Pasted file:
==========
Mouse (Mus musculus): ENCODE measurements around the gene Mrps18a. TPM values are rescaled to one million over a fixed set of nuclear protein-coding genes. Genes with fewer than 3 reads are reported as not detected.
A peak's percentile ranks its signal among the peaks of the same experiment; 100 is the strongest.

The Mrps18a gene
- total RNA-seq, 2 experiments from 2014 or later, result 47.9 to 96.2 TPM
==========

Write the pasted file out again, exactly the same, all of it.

Mouse (Mus musculus): ENCODE measurements around the gene Mrps18a. TPM values are rescaled to one million over a fixed set of nuclear protein-coding genes. Genes with fewer than 3 reads are reported as not detected.
A peak's percentile ranks its signal among the peaks of the same experiment; 100 is the strongest.

The Mrps18a gene
- total RNA-seq, 2 experiments from 2014 or later, result 47.9 to 96.2 TPM